On March 3rd I attended my first Writer’s Conference. I booked my tickets way in advance, it must have been October, as last year they sold out really quick and I missed an opportunity to go.
It’s held at Nottingham Trent University and organised by the Writing East Midlands team. On the day there were 16 lectures to choose from, spread over 4 slots. There were 2 keynote speakers (the first was supposed to be Pat Barker but unfortunately she cancelled last minute due to the weather). Instead Richard House , a Senior Lecturer in Creative Writing took the baton and discussed his works. The Kills was longlisted for The Man Booker Prize in 2013. It was interesting to hear about a number of his works that merge the traditional novel and digital media. House stated that he was working on a two part novel that was bridged by a podcast with 7 episodes.
Lecture 1 – Demystifying the Publishing Process
I think this was my favourite lecture of the day (and looking at a number of other blogs it seems to be everyones favourite of the day). It was a discussion between Crystal Mahey-Morgan (pictured left – founder of OWNIT!) and Jonathan Emmett (pictured right – children’s writer) chaired by Martin Reed (centre – society of authors) .
They engaged in a fascinating discussion about the current publishing landscape, the publishing industry today and how they get themselves noticed. Jonathan published his first children’s book in 1999 and has written over 60 books so he has more than enough personal experience with publishers and agents. He described some of the lack lustre efforts displayed by some bigger publishers who didn’t seem to go the extra mile for their clients in terms of marketing/PR whilst some of the medium and smaller publishers worked more in collaboration and devised new and innovative ways to get their clients out there, Crystal organised a sell out event of 1300 tickets at a venue in Hackney, London for a debut novelist last year.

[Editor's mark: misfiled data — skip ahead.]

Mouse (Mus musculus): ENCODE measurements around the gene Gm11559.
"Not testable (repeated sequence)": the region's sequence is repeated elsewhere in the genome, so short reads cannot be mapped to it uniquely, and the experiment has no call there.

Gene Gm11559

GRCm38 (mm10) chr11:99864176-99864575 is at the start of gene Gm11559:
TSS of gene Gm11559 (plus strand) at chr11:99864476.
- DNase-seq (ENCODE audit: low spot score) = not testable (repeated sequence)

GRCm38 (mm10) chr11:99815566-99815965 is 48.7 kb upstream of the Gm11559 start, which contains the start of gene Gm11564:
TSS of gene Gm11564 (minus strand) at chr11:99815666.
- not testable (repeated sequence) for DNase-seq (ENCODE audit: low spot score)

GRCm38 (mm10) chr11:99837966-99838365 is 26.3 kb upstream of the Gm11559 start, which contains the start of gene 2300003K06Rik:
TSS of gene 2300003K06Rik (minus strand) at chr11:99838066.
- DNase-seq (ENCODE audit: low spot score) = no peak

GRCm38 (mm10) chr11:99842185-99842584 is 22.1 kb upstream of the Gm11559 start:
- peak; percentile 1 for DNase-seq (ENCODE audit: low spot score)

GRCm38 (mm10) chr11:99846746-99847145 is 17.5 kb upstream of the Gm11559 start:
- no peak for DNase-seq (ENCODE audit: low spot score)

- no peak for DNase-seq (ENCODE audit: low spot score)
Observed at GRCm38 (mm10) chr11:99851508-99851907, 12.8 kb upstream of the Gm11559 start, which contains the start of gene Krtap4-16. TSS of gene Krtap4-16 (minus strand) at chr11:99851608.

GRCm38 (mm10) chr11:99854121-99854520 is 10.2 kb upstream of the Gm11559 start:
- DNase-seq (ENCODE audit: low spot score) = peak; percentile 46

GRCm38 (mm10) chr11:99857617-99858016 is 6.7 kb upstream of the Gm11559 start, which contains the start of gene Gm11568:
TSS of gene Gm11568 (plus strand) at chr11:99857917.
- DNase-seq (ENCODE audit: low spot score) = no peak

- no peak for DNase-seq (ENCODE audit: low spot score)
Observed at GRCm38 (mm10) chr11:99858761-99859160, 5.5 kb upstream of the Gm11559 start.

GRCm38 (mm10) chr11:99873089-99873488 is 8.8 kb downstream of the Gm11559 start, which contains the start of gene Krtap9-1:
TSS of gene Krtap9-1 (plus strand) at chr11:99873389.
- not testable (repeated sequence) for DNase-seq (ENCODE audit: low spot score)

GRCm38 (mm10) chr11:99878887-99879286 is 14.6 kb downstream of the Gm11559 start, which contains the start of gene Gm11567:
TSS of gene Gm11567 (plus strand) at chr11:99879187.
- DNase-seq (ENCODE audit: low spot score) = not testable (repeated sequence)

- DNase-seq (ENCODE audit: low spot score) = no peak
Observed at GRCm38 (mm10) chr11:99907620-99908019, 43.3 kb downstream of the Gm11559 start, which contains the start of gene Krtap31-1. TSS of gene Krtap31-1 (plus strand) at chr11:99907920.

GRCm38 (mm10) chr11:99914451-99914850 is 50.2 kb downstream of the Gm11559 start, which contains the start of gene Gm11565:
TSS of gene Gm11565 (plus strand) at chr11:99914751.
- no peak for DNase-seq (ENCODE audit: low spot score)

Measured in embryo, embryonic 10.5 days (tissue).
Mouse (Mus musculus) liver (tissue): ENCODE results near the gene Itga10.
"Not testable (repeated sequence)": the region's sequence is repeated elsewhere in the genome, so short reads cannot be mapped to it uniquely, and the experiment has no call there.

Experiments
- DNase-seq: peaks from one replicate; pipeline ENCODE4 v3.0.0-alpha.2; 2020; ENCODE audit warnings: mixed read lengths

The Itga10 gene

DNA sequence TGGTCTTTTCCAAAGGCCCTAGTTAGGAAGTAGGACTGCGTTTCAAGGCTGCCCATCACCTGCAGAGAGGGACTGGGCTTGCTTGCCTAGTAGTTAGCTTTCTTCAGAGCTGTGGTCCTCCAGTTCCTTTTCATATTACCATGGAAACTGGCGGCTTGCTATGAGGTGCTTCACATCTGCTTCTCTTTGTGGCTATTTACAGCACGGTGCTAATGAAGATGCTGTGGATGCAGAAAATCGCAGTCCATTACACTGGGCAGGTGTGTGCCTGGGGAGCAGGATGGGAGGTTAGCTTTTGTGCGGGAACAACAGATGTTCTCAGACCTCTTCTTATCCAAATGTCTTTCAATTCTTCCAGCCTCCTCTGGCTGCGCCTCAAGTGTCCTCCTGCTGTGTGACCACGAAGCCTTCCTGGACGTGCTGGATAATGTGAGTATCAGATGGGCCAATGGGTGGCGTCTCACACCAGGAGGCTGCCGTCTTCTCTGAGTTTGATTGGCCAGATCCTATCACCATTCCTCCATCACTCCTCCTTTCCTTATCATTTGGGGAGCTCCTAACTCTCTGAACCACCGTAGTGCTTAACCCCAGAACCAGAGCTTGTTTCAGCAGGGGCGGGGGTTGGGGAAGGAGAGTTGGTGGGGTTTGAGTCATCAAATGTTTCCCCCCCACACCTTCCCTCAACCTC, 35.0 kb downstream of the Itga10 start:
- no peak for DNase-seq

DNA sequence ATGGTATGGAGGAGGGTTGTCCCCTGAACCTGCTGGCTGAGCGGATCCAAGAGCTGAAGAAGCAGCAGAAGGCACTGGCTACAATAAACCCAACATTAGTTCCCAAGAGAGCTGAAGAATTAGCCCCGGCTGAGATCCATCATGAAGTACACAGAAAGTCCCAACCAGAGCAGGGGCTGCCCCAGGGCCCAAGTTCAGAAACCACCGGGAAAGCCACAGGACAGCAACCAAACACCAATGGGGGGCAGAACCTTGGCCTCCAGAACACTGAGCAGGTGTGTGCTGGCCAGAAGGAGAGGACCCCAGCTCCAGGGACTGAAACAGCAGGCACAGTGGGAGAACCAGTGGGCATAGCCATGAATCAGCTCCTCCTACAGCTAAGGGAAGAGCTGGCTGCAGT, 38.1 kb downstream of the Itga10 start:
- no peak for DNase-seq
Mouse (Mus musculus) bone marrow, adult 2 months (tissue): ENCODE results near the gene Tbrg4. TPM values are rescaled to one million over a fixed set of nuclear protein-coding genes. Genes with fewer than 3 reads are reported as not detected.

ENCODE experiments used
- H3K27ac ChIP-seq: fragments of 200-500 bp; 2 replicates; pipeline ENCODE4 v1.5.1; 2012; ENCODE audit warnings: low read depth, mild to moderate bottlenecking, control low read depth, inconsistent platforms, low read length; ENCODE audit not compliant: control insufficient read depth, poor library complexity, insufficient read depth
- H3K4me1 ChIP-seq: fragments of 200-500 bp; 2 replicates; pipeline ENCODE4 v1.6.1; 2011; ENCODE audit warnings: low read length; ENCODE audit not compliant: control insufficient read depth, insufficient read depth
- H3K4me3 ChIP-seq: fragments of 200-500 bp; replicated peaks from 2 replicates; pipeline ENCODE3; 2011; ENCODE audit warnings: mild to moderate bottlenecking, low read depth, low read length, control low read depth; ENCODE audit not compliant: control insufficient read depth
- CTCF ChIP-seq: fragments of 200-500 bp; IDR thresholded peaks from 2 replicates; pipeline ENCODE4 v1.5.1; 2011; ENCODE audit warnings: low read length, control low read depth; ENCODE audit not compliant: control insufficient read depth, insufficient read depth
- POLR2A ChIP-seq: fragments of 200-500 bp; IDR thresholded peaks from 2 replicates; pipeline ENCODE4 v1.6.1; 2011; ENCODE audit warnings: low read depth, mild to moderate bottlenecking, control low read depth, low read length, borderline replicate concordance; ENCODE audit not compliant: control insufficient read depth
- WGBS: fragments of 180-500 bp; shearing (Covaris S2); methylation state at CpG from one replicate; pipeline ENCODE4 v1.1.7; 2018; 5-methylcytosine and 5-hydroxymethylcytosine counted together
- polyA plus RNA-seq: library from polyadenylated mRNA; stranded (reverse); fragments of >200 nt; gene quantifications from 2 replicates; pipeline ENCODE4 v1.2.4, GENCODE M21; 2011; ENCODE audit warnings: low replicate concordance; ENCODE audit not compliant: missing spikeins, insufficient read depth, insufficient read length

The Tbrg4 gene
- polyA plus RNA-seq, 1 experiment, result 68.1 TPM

Crystal is the founder of OWNIT! “a storytelling lifestyle brand, telling stories across books, music, fashion and film“. She has worked for Penguin Random House and Fraser and Dunlop (PFD). She was also critical of the bigger publishers and talked about how her company worked in partnership with their clients rather than exploiting them. Everything was a collaboration right down to the 50/50 split of profits, which must be far more than some of the deals that Jonathan has signed which can be as little as 4p a book. She impressed upon us the importance of reading contracts (I studied contract law at Uni so I’m always wary). “These words are your IP” she expressed passionately “its your content”. She said that some debut novelists didn’t even care about the contracts, they just wanted their first book published. It sounded like she had to force these people into a room, sit them down and explain the importance of what they were signing. What I took from this is that you really have to own your work, to treat it with respect and not let yourself be exploited just because it’s your first book or maybe you feel you just have to do what the agents/publishes say. The Society of Authors also talked about some of the exploitative practices of the publishing industry including Special Sales (a new term to me) and how they were trying to tackle it. Jonathan said he turned down a special sale deal last year where he would have only got 1.8p a book – he stated that from a library loan he would get 4p. They want to try and bring the minimum price per book up to at least that of a loan as people that own a book aren’t then going to go out and loan it too. Otherwise “it’s a race to the bottom” Martin stated.
Jonathan also talked about social media – that little chestnut that now engulfs our lives – and promotion. He commented that it was not unrealistic to spend 50% of your time writing but also 50% on promoting yourself whether by checking emails, on social media or prepping for events. It’s not exactly the romantic life many of us beginner writers dream of. But that’s the grim reality – you have to sell yourself these days and find new or innovative ways to do it.
Though I came away from the talk mildly disheartened about the pros and cons of the publishing aspect of the writing process, including some exploitative practices and the harsh realities of trying to make it as a professional writer I also felt more aware of these challenges, how to overcome them and what steps I can take to avoid any pitfalls.
Lecture 2 – Novellas: finding a fit in the shifting landscape of publishing
Lecture 2 ran by Nicola Monaghan was all about the power of the novella. She discussed some stories that you might not have even realised were novellas (Animal Farm, Of Mice and Men, The Stranger) and how they can be a useful tool to get yourself noticed or generate interest for an upcoming novel release. For instance you could write a novella as a prequel to your novel and give it away for free. You can release novellas digitally yourself and cut out the agents or publishers altogether.